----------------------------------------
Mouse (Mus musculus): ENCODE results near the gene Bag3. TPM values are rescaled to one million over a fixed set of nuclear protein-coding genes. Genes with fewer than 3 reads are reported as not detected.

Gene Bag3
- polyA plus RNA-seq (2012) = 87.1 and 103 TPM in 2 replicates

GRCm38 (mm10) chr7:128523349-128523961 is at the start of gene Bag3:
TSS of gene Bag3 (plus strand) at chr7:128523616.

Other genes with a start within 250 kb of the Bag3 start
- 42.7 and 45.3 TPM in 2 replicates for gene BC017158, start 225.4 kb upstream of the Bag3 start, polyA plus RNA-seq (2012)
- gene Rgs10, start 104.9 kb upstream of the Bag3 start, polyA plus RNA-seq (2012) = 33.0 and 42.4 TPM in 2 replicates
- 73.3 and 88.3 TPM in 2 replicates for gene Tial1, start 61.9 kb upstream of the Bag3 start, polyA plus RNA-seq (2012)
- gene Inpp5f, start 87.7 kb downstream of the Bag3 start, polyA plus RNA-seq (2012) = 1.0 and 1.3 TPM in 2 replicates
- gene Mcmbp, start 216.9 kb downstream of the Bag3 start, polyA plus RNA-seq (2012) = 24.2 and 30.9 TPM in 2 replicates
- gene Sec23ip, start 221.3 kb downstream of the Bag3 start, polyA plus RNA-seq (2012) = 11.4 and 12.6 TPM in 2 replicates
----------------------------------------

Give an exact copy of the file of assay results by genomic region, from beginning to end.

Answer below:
Mouse (Mus musculus): ENCODE results near the gene Bag3. TPM values are rescaled to one million over a fixed set of nuclear protein-coding genes. Genes with fewer than 3 reads are reported as not detected.

Gene Bag3
- polyA plus RNA-seq (2012) = 87.1 and 103 TPM in 2 replicates

GRCm38 (mm10) chr7:128523349-128523961 is at the start of gene Bag3:
TSS of gene Bag3 (plus strand) at chr7:128523616.

Other genes with a start within 250 kb of the Bag3 start
- 42.7 and 45.3 TPM in 2 replicates for gene BC017158, start 225.4 kb upstream of the Bag3 start, polyA plus RNA-seq (2012)
- gene Rgs10, start 104.9 kb upstream of the Bag3 start, polyA plus RNA-seq (2012) = 33.0 and 42.4 TPM in 2 replicates
- 73.3 and 88.3 TPM in 2 replicates for gene Tial1, start 61.9 kb upstream of the Bag3 start, polyA plus RNA-seq (2012)
- gene Inpp5f, start 87.7 kb downstream of the Bag3 start, polyA plus RNA-seq (2012) = 1.0 and 1.3 TPM in 2 replicates
- gene Mcmbp, start 216.9 kb downstream of the Bag3 start, polyA plus RNA-seq (2012) = 24.2 and 30.9 TPM in 2 replicates
- gene Sec23ip, start 221.3 kb downstream of the Bag3 start, polyA plus RNA-seq (2012) = 11.4 and 12.6 TPM in 2 replicates